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Neighbors Say Kosher Steakhouse is Too Rowdy for Upper West Side

By Leslie Albrecht | April 7, 2011 8:06pm | Updated on April 8, 2011 6:29am

By Leslie Albrecht

DNAinfo Reporter/Producer

UPPER WEST SIDE — A hip kosher steakhouse whose customers include Lindsay Lohan, New York Knicks players and Israel's chief rabbi is too rowdy for the Upper West Side, say neighbors.

Shabbat-celebrating hot spot Prime KO is drawing complaints from residents of West 85th Street and Broadway.

They say the restaurant, which opened in May 2010, is quiet during the week but attracts partying crowds on the weekend who linger on the street talking loudly after the rabbi-approved eatery closes.

The angry neighbors showed up to complain about the restaurant at a Community Board 7 meeting this week where Prime KO's application for a sidewalk cafe permit was reviewed.

While the restaurant's all-kosher menu and special events like Passover Seders have won fans among observant Jews, Prime KO's stylish vibe has attracted celebrities since opening night. "The Sopranos" actress Jamie-Lynn Sigler, along with Oklahoma City Thunder center Serge Ibaka, were in attendance that night, according to the New York Times.

Prime KO's Facebook page and Twitter posts beckon customers to events like Shabbat Across America, while also showing off snapshots of celebs like Lohan, whose recent dinner at Prime KO made Page Six.

The restaurant has also served Snooki, the Knicks' Chauncey Billups and Jared Jeffries, and Israel's chief rabbi Yona Metzger.

Residents in the co-op buildings directly across the street say sometimes limousines and chauffeur-driven cars idle on the block, causing congestion, and customers are boisterous when they leave late at night.

"It's a place to party, and it's very difficult to contain the noise," said resident Charles Abbott at this week's Community Board 7 meeting.

Abbott, who said his co-op board asked him to speak on its behalf, said a sidewalk cafe doesn't belong on a side street, and expanding Prime KO's operations outside would worsen the noise problem.

Abbott said that Prime KO is a "beautiful" restaurant, but he's had to buy a white noise machine to drown out the racket that patrons make when they leave.

Abbott's neighbor, Kristin Summers, who can see Prime KO from her living room window, said the restaurant seems to cater to families and business people during the week, but a younger crowd on the weekend.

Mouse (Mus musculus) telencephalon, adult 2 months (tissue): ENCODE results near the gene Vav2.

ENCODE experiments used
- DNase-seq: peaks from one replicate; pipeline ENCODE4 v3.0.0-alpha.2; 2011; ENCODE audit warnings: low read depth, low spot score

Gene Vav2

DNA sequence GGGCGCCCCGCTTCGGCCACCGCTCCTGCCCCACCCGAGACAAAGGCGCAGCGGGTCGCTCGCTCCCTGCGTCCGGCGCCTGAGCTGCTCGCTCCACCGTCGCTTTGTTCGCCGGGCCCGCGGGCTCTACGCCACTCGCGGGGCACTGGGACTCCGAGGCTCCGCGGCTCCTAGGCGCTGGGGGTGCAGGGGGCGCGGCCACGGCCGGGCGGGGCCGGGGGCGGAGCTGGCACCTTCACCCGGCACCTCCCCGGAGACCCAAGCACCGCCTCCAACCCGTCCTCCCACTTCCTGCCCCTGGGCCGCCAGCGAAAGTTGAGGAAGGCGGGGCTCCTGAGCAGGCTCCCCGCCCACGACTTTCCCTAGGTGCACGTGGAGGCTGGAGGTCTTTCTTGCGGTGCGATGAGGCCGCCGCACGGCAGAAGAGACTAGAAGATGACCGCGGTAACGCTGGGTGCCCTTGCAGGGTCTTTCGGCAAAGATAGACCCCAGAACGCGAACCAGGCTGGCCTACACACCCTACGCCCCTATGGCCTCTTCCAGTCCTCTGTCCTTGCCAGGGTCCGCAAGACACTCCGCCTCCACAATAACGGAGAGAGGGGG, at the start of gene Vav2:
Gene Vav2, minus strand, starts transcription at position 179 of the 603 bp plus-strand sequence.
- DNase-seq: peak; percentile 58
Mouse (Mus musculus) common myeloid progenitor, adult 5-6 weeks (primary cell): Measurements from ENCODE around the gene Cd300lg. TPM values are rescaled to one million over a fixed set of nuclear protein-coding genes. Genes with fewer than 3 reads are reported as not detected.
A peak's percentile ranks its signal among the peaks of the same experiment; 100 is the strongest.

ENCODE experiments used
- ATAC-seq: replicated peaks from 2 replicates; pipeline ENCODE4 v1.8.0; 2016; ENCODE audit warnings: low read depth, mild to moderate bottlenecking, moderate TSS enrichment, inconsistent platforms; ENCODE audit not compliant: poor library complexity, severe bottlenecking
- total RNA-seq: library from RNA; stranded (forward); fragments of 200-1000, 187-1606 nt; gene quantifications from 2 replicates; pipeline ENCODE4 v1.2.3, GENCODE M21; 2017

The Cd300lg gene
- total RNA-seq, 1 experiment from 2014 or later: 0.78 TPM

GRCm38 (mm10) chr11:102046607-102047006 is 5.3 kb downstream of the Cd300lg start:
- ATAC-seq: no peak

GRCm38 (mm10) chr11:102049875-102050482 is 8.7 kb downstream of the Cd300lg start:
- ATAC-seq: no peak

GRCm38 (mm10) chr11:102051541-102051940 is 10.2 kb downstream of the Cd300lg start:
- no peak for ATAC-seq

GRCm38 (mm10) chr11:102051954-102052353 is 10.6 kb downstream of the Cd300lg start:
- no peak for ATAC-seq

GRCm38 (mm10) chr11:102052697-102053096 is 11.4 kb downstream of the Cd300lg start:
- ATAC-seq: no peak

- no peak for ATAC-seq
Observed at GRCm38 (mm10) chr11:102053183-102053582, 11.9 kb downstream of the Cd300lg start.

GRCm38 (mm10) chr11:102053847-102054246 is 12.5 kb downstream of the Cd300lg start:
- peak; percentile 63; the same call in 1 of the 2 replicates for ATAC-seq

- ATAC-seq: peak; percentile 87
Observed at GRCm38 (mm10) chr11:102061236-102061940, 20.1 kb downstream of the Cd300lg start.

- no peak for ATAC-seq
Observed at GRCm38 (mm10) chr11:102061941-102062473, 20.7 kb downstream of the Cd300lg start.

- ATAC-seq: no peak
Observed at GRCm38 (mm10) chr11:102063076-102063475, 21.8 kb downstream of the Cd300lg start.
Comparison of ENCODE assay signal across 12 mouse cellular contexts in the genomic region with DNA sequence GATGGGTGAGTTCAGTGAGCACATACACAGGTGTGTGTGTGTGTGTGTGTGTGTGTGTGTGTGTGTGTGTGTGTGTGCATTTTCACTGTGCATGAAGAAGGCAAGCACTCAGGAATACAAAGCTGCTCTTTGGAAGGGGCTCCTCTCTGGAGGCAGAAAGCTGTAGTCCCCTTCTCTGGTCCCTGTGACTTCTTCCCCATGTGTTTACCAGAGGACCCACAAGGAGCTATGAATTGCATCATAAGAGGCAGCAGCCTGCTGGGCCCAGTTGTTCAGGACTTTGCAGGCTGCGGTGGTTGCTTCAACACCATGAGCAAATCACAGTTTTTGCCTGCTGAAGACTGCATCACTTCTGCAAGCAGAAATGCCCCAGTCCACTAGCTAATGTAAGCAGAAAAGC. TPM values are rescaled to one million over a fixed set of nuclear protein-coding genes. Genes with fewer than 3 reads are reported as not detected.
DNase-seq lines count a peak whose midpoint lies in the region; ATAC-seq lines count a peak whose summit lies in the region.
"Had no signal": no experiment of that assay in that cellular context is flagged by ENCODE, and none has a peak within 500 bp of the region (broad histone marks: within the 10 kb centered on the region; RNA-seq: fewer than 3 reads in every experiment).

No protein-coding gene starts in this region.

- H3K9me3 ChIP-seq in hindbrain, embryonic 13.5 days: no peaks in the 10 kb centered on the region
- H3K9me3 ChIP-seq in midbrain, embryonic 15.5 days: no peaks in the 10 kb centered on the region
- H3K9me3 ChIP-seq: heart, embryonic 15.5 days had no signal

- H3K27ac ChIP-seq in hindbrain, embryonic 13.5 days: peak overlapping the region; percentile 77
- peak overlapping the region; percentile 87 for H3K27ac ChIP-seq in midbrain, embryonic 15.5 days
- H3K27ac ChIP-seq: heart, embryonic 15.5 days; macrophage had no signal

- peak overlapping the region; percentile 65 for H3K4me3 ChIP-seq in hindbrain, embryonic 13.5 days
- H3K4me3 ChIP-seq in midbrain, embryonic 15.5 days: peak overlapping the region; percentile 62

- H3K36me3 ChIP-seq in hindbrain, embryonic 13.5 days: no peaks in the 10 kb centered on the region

"On the weekends, it's noisy and it's a different crowd," Summers said.

Abbott pointed to the restaurant's recent Purim party, which he said attracted noisy costumed revelers, as an example of the problem.

But Prime KO's Director of Operations Steven Traube said Purim is a once yearly event that brought only one limousine to the restaurant and didn't generate any noise complaints from neighbors.

Traube and restaurant owner Joey Allaham defended Prime KO against neighbors' complaints at the Community Board 7 meeting, insisting that they run a "neighborhood restaurant," not a night club in disguise.

"There's no dancing in the restaurant, we don't have a cabaret license, they're coming to eat," Traube told DNAinfo after the meeting. "Just like Snooki goes to clubs, she also goes to McDonald's. She does eat. She doesn't live on vodka and ice."

While Prime KO's Facebook page promised an "epic Purim party" with no cover charge and "celebrity DJs," Traube pointed out that those DJs plugged into the restaurant's internal sound system, not club-style speakers that blast music.

Allaham and Traube said they poured money into renovating Prime KO's West 85th Street space, previously home to the casual Mexican restaurant La Cocina. Allaham told Community Board 7 he wanted to convert a "noisy Mexican bar" into "something that fits better with the neighborhood."

Prime KO is operated by the Prime Hospitality Group, which also owns Prime Grill and Solo. The Japanese-inspired menu includes a $49 dry aged L bone steak, as well as sushi rolls, shabu shabu and tempura.

In addition to young celebrities, Prime KO can claim support from the Jewish establishment. Restaurant representatives presented Community Board 7 with a letter from Michael Landau, chairman of the Council of Orthodox Jewish Organizations of the West Side.

Landau, who said in the letter that he's hosting a party soon at Prime KO, lauded Prime KO for hosting several charity events.

"The restaurant and its owners are extremely sensitive, committed and charitable toward the needs of the Orthodox Jewish Community of the Upper West Side," Landau wrote.

Community Board 7 member Sheldon Fine called Prime KO a neighborhood asset, because it serves the growing number of observant Jews on the Upper West Side.

Fine, an Orthodox Jew, said he's never eaten at Prime KO, but he visited the restaurant twice to investigate neighbors' complaints. Fine said he saw families and young couples dining in a "conspicuously quiet" setting.

"Since when have observant Jews been known to be rowdy, drunk or loud?" Fine said. "There are ways Jews are generally characterized, but I've never heard that."

In response to residents' complaints, Prime KO says it will scale back its operations, and close by midnight instead of 1 a.m. on Saturday nights.

The restaurant also promised to post a sign reminding patrons to keep quiet as they leave, and make sure staff watch the street for double-parked cars.

Community Board 7 approved Prime KO's request for a sidewalk cafe permit, but the final decision will be made by the city's Department of Consumer Affairs.